The episodes also start to follow a boring pattern of spending some time in class and the dorm and practice and then the big fighting underground audition scene. Thankfully a few later episodes break this pattern up, particularly Banana's two episodes. But it is the fighting auditions I have the most problem with, and yet they are the bulk of, and kind of the point of, this show.

So these are performing artists who instead of performing in auditions of dance, drama, and voice, engage in fights with each other with weapons. Ostensibly they are singing while doing this but not really. And what does the fighting prove anyway?

There's a "male-ness" in presenting this as a show for young girls about empowerment but that bases that empowerment on physical fighting. Of course women can and do fight, compete in sports, go off to war, etc... but I just don't see the connection here between the weapon's based fighting and being the top theatrical star.

By the final episode, to resolve the whole thing, the fighting just gets ridiculous and then they add all sorts of nonsensical discussion, revelations, explanations, etc... trying to be profound. Yet, the quality of this writing is really lacking and seems more like the sort of story an 8-year-old would write (both the anime's final resolution and the Revue Starlight show-within-the-show's plot). The adult in me just couldn't tolerate the garbage nonsense coming out of their mouths in the final episode.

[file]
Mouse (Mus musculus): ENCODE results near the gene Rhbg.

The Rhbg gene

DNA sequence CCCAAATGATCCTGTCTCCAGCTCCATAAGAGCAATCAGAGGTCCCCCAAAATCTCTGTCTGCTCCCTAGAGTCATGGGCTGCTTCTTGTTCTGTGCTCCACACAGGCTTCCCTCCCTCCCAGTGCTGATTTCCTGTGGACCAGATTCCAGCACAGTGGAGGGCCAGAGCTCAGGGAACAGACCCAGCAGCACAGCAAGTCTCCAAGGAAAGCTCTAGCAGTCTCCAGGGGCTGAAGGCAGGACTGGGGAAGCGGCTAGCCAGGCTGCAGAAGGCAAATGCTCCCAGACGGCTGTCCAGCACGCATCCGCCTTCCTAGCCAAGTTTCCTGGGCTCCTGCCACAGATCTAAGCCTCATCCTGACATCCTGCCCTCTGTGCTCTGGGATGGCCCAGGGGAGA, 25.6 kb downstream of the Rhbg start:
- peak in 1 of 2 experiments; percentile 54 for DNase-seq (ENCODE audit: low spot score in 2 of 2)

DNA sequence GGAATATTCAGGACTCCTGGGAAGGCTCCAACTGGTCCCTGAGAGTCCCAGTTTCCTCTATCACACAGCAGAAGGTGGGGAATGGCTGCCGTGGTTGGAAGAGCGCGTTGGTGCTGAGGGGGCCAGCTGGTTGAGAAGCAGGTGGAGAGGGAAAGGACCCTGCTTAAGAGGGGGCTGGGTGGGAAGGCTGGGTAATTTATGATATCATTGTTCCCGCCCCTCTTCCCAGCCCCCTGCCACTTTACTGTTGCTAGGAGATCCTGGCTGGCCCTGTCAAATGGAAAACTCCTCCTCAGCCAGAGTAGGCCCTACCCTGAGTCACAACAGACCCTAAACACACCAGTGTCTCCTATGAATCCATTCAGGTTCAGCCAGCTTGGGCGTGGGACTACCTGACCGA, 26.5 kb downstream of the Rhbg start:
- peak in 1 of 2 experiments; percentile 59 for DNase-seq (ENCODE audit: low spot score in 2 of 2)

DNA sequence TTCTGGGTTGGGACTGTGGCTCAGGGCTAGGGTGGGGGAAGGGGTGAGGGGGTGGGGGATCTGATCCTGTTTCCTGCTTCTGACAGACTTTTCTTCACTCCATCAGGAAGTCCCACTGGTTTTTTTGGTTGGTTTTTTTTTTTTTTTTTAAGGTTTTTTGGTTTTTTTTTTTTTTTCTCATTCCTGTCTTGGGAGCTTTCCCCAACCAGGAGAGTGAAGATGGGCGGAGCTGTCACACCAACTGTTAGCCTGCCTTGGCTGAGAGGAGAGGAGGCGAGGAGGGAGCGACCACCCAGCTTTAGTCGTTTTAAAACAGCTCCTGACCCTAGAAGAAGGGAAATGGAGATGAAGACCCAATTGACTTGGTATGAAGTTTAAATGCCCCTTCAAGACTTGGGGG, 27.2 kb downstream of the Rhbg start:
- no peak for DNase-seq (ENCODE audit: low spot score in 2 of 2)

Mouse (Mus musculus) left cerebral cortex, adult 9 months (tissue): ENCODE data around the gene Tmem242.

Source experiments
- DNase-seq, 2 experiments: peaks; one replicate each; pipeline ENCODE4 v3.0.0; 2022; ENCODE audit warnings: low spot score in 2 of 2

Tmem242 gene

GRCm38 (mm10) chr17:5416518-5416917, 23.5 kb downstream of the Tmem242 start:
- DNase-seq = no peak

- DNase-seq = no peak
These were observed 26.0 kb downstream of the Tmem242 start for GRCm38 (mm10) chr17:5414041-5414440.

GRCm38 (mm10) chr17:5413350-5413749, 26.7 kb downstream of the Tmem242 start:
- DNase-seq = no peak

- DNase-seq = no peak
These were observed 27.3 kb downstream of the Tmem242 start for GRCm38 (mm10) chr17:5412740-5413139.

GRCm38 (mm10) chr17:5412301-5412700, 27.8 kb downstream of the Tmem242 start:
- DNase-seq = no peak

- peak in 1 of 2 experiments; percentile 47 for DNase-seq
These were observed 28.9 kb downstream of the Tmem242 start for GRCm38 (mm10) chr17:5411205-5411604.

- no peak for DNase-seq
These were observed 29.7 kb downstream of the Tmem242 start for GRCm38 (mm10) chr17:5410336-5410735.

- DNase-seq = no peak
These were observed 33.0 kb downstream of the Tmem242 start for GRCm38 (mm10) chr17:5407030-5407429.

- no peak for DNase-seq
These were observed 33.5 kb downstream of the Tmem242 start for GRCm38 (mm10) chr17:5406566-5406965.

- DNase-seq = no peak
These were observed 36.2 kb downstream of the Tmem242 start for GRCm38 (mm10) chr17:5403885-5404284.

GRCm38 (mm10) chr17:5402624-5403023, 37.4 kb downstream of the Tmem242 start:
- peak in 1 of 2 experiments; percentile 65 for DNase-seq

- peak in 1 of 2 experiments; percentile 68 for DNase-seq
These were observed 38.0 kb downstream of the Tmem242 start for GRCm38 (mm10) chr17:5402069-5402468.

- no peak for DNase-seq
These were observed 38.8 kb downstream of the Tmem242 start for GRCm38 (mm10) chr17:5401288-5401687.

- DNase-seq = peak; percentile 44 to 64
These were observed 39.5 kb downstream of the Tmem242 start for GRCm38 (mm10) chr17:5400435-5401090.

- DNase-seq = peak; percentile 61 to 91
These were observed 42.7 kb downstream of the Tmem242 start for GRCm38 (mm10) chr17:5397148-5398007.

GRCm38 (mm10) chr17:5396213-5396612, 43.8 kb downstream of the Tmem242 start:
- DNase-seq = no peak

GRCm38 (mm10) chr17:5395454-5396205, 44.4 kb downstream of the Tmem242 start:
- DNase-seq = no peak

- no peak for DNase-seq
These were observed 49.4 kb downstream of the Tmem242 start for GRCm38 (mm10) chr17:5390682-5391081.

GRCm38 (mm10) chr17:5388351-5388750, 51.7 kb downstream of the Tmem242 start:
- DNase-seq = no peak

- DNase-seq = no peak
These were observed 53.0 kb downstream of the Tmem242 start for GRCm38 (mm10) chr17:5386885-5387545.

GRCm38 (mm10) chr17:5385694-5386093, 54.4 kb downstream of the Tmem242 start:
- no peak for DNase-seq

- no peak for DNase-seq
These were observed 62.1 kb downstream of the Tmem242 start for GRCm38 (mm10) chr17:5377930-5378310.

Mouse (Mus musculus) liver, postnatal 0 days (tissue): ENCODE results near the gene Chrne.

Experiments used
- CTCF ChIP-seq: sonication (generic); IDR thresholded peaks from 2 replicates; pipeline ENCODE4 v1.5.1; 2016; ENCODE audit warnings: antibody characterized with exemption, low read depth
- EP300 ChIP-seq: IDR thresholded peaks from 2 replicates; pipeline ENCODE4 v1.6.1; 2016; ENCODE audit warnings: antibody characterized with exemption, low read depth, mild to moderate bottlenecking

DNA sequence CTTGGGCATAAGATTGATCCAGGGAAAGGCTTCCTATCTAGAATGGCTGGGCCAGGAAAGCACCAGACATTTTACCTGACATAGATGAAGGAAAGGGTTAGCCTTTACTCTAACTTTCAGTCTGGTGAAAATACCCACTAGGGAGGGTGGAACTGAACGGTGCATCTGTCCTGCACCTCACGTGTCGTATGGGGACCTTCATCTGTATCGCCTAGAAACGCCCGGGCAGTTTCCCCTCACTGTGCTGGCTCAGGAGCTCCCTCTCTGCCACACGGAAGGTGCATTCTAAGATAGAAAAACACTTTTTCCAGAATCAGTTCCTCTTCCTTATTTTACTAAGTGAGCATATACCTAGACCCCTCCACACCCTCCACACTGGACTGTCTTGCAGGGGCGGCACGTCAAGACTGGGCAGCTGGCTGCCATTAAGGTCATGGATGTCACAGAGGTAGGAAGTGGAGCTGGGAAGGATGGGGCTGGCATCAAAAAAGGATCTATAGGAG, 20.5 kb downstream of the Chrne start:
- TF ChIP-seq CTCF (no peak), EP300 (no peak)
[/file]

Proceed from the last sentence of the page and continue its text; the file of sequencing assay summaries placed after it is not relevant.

But these weren't the only problems I had with the show. When they were showing the girls practicing ballet, I'm not sure that the form they were exhibiting with their movements was actually very good or accurate (my sister is a professional dancer and ballet instructor). There was also some unnecessary fan service, culminating in group shower scenes which serve no purpose other than lasciviousness.

Before you disagree, I get that there is a parallel between Revue Starlight (the show within the show - about the priestesses torn apart) and Karen and Hikari's story. But that doesn't mean that either story is very good or emotionally resonant.  And the talking giraffe leading the secret underground auditions is just unnecessarily random. Why couldn't it have been an ambiguous person, maybe even one of the characters from the future, or a former performer, or the spirit of theater, or something?

And yet...Revue Starlight had many many great moments as well. It was also fairly ambitious, if not quite ambitious enough. I would love to have seen what a tortured soul of a writer could have brought to the concept. Imagine if Hideaki Anno wrote and directed it?! More than anything, it was Banana's arc that has stuck with me. There was some profound sadness there and some heartbreak but also growth. She was a complex character even in the limited screen-time she had throughout the series.